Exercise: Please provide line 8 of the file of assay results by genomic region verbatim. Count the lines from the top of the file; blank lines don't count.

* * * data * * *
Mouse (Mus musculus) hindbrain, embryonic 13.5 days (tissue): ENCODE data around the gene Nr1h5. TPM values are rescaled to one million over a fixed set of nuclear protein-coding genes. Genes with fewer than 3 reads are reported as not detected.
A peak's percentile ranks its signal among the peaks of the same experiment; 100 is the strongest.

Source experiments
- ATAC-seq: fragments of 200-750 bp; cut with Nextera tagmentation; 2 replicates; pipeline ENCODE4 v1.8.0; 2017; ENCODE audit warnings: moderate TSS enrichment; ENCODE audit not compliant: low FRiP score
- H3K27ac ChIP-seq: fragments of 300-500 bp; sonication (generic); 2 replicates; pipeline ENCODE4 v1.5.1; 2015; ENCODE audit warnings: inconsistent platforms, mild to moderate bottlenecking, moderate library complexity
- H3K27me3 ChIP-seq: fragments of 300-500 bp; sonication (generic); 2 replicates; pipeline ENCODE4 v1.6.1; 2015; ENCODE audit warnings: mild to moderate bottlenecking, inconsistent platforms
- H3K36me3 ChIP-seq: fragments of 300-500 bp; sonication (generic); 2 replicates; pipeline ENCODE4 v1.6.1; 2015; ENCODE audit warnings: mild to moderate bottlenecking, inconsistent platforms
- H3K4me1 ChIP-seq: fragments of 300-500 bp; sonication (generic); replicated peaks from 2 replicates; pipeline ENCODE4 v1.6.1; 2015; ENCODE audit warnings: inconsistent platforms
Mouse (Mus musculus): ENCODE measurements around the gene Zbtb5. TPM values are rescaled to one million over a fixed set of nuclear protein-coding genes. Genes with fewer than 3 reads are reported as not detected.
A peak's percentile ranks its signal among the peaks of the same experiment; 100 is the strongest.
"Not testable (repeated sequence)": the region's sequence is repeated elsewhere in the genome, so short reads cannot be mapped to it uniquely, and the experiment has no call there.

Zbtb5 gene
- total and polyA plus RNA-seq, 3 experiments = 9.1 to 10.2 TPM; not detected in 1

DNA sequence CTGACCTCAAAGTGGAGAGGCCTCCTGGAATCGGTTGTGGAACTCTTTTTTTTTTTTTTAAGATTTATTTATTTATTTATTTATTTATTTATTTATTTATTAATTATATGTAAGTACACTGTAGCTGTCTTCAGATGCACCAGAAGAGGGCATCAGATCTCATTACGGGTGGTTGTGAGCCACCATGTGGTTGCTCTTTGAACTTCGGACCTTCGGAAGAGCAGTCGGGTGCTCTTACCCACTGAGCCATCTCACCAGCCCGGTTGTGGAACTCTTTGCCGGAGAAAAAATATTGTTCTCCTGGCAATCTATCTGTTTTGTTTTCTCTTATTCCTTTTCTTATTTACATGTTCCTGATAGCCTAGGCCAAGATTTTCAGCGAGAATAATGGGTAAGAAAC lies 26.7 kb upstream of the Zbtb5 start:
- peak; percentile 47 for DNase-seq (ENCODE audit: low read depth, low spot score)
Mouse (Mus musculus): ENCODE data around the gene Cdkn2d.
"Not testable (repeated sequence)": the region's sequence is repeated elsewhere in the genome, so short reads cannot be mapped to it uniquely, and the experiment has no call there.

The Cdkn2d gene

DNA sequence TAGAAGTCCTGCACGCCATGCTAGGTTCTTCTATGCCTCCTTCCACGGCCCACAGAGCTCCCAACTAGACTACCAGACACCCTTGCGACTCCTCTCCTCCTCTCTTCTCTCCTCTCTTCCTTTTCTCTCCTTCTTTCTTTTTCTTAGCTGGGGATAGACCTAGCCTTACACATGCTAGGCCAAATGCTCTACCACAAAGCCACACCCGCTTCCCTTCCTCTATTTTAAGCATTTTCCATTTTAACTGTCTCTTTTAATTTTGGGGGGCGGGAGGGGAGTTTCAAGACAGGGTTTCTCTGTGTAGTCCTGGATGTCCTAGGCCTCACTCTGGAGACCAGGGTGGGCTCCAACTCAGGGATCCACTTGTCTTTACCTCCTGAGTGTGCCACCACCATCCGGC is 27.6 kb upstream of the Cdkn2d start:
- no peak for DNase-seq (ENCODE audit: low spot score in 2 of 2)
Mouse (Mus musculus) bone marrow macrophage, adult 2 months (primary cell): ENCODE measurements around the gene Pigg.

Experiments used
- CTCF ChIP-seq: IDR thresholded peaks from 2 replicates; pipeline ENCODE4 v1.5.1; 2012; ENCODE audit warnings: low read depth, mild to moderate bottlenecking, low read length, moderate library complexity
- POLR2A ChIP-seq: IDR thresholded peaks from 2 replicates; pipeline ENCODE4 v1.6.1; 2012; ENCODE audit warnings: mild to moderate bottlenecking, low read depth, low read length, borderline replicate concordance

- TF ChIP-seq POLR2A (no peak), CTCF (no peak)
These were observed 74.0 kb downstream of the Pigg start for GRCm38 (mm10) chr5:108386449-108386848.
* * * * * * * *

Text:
- H3K4me1 ChIP-seq: fragments of 300-500 bp; sonication (generic); replicated peaks from 2 replicates; pipeline ENCODE4 v1.6.1; 2015; ENCODE audit warnings: inconsistent platforms